People also procrastinate from lack of motivation if the task they must do is perceived as boring or unpleasant.

Finally, most psychologists agree procrastination is often caused by a person’s lack of empathy for his or her “future self.”

This is the idea that people are mainly focused on their present emotions and have little concern or understanding for how they will feel in the future, whether that future is the next day or the next month. You may think you will complete the task later, and end up either producing a poor result or not producing a result at all.

Olivia Barbuto, a sophomore, feels she often falls into this very trap, admitting, “I think I can just do my work later, so then I put it off.”

You may also be tempted to give in to the instant pleasure of, say, scrolling through social media as opposed to finishing an article for your school newspaper. The avoidance brings a kind of instant relief psychologists call “hedonic pleasure.” which hinders people from achieving “eudaimonic pleasure,” a longer-lasting feeling of self-satisfaction caused by a release of dopamine when a more important goal is reached.

So, what can you do to overcome procrastination?

To begin, research shows that one of the most effective things you can do is to forgive yourself for procrastinating. In one study, students who reported forgiving themselves for procrastinating on studying for a first exam ended up procrastinating less for a second exam. Researchers believe this works because procrastination is triggered by guilt and stress, so relieving those negative feelings makes it easier to set one’s mind to the next task.

Another potent change in mindset is finding a way to connect to your future self. For example, by thinking in days instead of weeks or months, the future seems closer and it is easier to conceptualize the amount of time that is needed at the present, not just in the future.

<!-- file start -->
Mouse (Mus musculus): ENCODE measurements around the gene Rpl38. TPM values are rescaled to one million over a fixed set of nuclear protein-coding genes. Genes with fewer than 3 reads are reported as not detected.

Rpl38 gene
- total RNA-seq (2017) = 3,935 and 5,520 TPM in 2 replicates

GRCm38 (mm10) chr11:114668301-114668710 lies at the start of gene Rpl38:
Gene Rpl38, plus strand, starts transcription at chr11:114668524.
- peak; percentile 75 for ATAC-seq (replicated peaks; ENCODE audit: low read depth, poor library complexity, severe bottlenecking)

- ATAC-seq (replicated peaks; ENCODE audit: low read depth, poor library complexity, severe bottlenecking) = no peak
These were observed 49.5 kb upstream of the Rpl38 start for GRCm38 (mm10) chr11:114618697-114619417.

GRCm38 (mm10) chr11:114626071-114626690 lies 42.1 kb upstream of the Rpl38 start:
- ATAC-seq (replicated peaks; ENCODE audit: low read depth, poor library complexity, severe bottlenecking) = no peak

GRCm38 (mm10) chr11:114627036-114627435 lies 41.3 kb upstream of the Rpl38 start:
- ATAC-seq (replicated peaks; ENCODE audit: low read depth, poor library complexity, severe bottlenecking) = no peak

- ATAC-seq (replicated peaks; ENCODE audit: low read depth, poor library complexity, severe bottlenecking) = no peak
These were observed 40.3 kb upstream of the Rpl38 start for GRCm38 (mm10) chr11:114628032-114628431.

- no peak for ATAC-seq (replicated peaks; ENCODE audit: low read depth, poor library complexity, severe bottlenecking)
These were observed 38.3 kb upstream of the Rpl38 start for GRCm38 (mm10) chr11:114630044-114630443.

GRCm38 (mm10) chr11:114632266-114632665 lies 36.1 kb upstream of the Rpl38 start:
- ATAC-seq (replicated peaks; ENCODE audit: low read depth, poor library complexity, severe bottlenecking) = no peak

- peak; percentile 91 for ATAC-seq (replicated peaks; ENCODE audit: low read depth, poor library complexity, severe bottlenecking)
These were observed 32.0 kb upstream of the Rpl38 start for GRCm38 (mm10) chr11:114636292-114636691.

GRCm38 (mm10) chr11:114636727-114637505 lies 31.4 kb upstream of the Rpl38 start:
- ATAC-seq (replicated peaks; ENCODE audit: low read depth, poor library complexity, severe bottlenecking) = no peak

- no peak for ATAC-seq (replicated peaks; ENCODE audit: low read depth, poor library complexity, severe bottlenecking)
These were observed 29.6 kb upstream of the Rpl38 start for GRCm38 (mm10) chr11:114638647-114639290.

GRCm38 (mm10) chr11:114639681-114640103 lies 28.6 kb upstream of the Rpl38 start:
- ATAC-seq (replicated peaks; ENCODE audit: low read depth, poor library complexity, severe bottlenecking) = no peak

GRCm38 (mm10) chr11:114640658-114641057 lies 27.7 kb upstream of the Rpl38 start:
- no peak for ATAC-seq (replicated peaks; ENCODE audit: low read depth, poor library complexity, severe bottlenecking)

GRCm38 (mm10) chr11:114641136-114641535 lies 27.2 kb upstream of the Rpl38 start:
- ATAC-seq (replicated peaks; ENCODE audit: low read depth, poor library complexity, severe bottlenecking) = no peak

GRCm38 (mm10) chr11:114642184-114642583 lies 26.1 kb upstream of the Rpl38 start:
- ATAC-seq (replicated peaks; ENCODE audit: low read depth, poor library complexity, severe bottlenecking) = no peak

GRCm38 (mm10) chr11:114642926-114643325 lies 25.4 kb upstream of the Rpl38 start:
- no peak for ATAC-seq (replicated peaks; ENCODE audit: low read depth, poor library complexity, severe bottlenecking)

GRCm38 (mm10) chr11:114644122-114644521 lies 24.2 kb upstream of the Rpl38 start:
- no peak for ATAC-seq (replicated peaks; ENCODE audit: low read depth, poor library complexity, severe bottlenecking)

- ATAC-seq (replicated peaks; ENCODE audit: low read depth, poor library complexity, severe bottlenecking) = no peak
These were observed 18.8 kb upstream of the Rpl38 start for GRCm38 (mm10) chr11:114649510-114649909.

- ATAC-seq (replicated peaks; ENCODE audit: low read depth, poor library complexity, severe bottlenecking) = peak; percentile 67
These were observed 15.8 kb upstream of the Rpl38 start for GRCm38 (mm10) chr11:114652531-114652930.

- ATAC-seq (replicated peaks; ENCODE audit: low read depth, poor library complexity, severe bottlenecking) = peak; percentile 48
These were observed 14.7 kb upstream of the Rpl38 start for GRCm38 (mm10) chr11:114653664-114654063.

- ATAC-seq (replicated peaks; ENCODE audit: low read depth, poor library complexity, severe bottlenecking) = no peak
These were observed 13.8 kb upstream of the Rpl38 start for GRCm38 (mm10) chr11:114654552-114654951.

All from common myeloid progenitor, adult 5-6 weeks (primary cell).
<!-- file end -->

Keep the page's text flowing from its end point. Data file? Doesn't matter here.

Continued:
Once you have changed your mentality, action is the next step. For large, time-consuming tasks, breaking the project into several small tasks with rewards at the end of each section can be beneficial because there is immediate gratification for one’s work.

For example, letting yourself have a slice of cake for every completed paragraph of a research paper motivates you to continue working.

Conversely, punishing oneself for not completing a task may help some, although this method may generate negative feelings about the task at hand, making completion more difficult. Researchers suggest placing an expensive bet on a behavior or setting physical consequences, such as either paying your parents fifty dollars or doing twenty pushups for every homework assignment you miss.
Many people also find it helpful to remove procrastination triggers and distraction from one’s work environment.

“Noises, people, or text messages,” replied Sydney Starling, a sophomore, in response to distractions she often faces. If you face similar disturbances, a solution may be to turn off your phone while doing homework.

Although everyone should relax for winter break, Hingham High School’s midyears are just around the corner. Hopefully, students will be able to beat procrastination to properly prepare for the exams!